Balance Sheet Growth and Capital Management
Balance sheet growth was moderated yet maintained at healthy levels within the prevailing economic conditions and in line with the Bank’s internal growth targets. Accordingly, total assets grew by 4% over the end December 2018 position to reach LKR 490.2 Bn. Within total assets, gross loans and advances to customers grew by 5% to LKR 372 Mn which translated to an impressive quantum growth of LKR 19 Bn. On an year on year [YoY] basis, i.e. from 30 June 2018 to 30 June 2019, the loan book grew by 21% which is a quantum increase of LKR 66 Bn.
The loan book growth was facilitated by the performance of all business segments, especially the Retail and SME sectors where much strategic focus was placed. Credit cards had the highest growth rate at 37%, affirming the strong market presence and customer acceptance of the NDB Good Life Credit Card.
Deposits, continued the slow growth demonstrated from the beginning of the year, and recorded a moderate growth of 2% over end December 2019, to reach LKR 355 Bn. Whilst the Bank experienced its granular CASA portfolio from its branch network growing at a steady pace, a few large CASA deposits, especially in foreign currency, indicated an outflow resulting in a contraction in the CASA portfolio during the six months. The cap on deposit interest rates introduced by the Central Bank of Sri Lanka with a bid to reduce lending rates and enhance the credit flow to the economy also have contributed towards the slowdown in the deposits growth, as customers resort to alternate investment options yielding higher returns over bank savings. On a YoY basis, deposits grew by 19%, which was an equivalent of LKR 57.4 Bn.
The Tier 1 and total capital adequacy ratios of the Bank as of 30 June 2019 [minimum requirements of which are 8.5% and 12.5%] were 9.02% and 13.64% respectively. The same ratios for the NDB Group were 10.21% 14.56%, affirming NDB’s strong capital position.
In March 2019 the Bank issued 50 Mn Basel III compliant, listed rated unsecured and subordinated debentures with a par value of LKR 100/- and a tenor of five years in March 2019, which was oversubscribed, and raised LKR 5.561 Bn to strengthen the Bank’s Tier II capital base.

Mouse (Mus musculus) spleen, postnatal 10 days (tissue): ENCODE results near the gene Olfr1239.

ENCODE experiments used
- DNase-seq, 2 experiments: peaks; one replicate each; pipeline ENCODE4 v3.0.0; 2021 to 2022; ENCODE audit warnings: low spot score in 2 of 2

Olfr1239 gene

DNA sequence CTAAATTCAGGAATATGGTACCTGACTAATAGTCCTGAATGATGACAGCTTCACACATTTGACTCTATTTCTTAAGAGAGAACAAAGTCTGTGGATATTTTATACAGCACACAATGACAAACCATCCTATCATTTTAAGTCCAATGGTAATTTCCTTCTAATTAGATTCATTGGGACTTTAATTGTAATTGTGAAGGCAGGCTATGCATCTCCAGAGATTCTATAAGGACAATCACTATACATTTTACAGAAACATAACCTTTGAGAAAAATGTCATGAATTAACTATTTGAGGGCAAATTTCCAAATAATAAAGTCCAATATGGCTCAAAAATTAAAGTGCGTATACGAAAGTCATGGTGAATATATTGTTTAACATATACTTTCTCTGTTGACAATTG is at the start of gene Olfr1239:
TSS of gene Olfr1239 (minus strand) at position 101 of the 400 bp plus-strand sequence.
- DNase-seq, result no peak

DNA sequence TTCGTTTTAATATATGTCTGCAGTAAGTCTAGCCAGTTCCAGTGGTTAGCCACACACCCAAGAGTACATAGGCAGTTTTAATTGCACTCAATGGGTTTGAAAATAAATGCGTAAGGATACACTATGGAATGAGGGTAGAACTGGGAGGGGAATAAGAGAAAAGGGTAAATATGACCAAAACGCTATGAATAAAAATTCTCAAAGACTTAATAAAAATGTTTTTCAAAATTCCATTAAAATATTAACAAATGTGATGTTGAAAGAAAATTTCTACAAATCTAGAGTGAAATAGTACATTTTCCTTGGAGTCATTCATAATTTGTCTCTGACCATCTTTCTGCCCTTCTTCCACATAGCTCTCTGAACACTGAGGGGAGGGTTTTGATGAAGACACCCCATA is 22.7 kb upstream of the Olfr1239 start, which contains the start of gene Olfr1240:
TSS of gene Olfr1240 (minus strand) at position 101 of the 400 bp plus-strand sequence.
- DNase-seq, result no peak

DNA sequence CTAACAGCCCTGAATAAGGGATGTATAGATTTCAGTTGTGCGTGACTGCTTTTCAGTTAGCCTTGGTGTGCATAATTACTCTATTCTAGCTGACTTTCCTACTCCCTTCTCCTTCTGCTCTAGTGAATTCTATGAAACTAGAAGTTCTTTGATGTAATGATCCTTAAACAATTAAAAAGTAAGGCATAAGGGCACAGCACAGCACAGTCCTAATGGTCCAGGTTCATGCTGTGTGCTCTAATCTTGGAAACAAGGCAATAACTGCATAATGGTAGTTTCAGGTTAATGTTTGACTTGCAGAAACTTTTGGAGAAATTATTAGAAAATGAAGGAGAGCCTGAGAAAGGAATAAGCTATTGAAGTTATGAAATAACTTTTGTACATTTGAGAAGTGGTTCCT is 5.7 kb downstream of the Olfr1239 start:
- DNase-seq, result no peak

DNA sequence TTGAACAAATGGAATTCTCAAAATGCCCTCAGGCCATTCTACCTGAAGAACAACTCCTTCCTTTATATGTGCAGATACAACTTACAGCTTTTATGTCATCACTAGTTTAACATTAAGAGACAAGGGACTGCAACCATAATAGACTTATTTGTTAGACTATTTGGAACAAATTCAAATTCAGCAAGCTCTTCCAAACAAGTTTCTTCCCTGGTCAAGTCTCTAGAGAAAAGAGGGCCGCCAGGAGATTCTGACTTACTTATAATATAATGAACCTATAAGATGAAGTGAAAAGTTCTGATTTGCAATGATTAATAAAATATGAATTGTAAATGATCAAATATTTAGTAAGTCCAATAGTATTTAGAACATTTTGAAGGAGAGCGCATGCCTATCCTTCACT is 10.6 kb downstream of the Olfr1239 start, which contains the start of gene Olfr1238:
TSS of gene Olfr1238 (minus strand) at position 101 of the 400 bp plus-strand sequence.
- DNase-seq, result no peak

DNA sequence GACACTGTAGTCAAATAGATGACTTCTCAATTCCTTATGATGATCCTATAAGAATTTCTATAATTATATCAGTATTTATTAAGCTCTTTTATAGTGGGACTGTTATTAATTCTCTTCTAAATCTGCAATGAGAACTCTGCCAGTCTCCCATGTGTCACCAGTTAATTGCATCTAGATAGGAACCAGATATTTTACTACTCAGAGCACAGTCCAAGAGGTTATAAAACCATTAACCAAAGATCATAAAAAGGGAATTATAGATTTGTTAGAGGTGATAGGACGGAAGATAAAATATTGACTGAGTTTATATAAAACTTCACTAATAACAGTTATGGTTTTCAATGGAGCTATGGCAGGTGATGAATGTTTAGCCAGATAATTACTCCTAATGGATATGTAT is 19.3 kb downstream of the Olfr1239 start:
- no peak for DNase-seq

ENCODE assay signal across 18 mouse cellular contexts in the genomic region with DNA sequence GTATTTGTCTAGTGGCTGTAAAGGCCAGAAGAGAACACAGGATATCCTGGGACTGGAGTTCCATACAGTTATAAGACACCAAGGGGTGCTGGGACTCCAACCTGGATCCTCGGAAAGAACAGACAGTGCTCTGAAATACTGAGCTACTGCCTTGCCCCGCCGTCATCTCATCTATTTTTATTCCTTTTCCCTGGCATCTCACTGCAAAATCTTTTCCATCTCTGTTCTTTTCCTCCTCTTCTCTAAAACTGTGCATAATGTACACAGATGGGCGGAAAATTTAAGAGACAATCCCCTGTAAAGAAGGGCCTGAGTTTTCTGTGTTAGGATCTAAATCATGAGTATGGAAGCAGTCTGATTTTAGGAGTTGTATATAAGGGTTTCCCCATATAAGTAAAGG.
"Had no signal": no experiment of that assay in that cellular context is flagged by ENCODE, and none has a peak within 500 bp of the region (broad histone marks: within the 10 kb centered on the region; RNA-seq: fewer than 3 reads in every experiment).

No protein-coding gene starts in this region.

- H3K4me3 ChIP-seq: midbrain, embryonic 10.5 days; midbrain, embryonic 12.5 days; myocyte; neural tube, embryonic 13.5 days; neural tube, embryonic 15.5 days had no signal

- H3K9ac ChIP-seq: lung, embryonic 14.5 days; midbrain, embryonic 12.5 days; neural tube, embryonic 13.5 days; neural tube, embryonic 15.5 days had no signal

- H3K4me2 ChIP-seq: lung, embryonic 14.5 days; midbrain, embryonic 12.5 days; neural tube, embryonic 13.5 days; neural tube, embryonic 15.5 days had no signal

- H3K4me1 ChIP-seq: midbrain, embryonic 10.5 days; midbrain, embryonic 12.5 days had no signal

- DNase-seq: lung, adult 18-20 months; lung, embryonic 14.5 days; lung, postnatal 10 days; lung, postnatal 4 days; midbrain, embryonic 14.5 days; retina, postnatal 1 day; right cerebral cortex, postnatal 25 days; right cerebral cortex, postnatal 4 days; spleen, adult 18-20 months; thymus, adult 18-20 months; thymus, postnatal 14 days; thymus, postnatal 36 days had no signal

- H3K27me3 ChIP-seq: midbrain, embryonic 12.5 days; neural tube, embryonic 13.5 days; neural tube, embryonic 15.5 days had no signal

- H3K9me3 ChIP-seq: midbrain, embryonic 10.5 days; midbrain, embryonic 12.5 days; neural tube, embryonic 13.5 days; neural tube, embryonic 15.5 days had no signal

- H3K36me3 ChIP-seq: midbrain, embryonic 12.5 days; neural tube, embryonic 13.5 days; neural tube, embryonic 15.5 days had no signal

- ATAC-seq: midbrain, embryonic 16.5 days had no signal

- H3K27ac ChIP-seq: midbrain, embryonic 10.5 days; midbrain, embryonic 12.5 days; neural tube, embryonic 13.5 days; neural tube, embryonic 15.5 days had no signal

Capital augmentation plans are underway at the Bank, particularly to meet the escalated capital requirements, once the Bank crosses the LKR 500 Bn total asset base, which is currently defined as Domestic – Systemically Important Bank status.
The Bank’s Statutory Liquid Asset Ratios for both the Domestic Banking Unit and Off-Shore Banking Unit continued to be in excess of the mandatory requirement of 20%, at 21.17% and 24.82% respectively.
The annualized Return on Equity for the first six months of 2019 was 10.91% [2018: 17.41%], whilst the annualized Earnings Per Share was LKR 17.52 [2018: LKR 30.22]. Pre-tax Return on Average Assets was 1.88%, down from 2.22% in 2018.
Commenting on the period’s performance, the Group Chief Executive Officer of NDB, Mr. Dimantha Seneviratne stated that the Bank has performed well under trying circumstances where all industries, including the banking sector have faced many challenges in the present economic context.
The challenge is deepened for the banking sector, as it bears the brunt of the impaired loan serviceability stemming from all industries and the additional tax introduced late last year. However, with Group synergies in place with capital markets and share activities picking, these should nullify certain downside impacts as we move forward.
The banks have a critical role to play at this juncture, as the country is on an uphill economic revival in the aftermath of several quarters of low growth, political uncertainties and recent events. In a low growth scenario, the Management concentrated on deploying the inhouse capabilities, efficient systems, processes, etc., that should benefit us.
NDB is celebrating its 40th anniversary this year, we will continue to contribute our very best to the country and its people, drawing strength from the vast and dynamic exposures NDB has had as a premier banking institution in the country over the past four decades, he further mentioned.